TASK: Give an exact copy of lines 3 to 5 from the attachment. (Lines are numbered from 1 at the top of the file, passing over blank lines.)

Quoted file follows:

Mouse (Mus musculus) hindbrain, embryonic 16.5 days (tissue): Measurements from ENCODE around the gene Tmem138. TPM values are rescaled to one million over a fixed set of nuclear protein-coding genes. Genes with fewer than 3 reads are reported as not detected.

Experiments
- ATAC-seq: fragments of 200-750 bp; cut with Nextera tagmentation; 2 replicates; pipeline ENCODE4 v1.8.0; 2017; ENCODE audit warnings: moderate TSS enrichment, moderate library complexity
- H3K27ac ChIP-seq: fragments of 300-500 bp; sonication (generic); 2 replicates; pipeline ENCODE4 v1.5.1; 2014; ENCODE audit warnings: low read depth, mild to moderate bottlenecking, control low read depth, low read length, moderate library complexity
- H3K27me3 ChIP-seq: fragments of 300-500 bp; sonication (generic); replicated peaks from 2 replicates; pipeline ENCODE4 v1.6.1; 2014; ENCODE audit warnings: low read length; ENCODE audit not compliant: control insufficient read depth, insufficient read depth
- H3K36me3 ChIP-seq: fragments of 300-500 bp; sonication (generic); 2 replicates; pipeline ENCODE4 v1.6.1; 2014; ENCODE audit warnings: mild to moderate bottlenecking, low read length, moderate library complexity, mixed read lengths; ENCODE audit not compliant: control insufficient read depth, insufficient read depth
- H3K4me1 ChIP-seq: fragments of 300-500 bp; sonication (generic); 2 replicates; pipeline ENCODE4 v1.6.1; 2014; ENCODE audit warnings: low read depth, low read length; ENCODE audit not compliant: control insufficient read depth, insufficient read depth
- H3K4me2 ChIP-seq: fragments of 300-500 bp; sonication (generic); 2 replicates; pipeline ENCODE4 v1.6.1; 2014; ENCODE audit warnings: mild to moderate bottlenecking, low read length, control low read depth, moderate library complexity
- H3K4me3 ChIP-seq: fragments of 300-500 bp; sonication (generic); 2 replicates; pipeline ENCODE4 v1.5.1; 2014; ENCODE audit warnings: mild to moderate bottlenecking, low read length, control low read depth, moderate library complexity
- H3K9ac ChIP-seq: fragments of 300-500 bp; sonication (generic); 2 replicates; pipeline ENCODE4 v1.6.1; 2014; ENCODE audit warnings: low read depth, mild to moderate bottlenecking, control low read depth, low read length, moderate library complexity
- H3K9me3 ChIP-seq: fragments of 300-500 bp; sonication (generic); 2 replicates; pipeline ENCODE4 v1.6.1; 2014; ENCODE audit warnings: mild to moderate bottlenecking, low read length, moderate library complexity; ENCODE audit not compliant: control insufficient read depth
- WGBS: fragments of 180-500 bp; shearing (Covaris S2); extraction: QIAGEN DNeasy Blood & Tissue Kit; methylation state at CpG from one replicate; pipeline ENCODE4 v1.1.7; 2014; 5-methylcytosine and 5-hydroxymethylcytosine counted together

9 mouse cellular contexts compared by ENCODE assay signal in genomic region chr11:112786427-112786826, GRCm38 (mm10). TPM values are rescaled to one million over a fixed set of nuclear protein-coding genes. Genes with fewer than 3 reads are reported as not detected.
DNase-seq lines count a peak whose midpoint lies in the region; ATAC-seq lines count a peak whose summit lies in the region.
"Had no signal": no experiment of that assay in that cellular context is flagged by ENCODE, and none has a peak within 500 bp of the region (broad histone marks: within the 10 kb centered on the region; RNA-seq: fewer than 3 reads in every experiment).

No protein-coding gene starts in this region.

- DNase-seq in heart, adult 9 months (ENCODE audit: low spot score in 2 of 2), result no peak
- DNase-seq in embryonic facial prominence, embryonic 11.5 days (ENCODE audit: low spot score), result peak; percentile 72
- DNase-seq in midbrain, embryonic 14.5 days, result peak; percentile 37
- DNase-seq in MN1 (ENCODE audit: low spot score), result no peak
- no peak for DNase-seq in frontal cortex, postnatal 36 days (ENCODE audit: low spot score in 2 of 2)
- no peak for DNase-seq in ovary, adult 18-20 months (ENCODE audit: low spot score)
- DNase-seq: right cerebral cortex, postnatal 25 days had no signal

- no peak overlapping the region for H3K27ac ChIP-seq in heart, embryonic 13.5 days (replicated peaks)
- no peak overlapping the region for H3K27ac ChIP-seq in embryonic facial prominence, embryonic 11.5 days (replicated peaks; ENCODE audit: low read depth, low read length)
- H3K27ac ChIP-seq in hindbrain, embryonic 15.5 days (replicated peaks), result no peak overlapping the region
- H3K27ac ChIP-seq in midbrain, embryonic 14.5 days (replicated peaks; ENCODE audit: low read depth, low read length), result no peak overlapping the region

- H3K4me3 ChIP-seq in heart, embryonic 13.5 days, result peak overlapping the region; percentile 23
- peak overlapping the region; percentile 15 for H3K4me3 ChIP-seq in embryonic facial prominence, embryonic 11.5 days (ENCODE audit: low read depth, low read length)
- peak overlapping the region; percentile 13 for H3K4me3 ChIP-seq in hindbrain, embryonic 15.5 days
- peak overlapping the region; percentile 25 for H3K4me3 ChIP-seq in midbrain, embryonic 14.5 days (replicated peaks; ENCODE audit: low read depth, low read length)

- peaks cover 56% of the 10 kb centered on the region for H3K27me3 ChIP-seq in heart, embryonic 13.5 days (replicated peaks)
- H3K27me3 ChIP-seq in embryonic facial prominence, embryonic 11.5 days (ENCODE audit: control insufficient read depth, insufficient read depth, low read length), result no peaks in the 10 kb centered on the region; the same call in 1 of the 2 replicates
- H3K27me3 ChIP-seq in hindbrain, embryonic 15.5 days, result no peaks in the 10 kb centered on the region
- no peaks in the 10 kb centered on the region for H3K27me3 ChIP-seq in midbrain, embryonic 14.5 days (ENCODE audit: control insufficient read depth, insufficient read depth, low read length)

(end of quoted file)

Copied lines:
- ATAC-seq: fragments of 200-750 bp; cut with Nextera tagmentation; 2 replicates; pipeline ENCODE4 v1.8.0; 2017; ENCODE audit warnings: moderate TSS enrichment, moderate library complexity
- H3K27ac ChIP-seq: fragments of 300-500 bp; sonication (generic); 2 replicates; pipeline ENCODE4 v1.5.1; 2014; ENCODE audit warnings: low read depth, mild to moderate bottlenecking, control low read depth, low read length, moderate library complexity
- H3K27me3 ChIP-seq: fragments of 300-500 bp; sonication (generic); replicated peaks from 2 replicates; pipeline ENCODE4 v1.6.1; 2014; ENCODE audit warnings: low read length; ENCODE audit not compliant: control insufficient read depth, insufficient read depth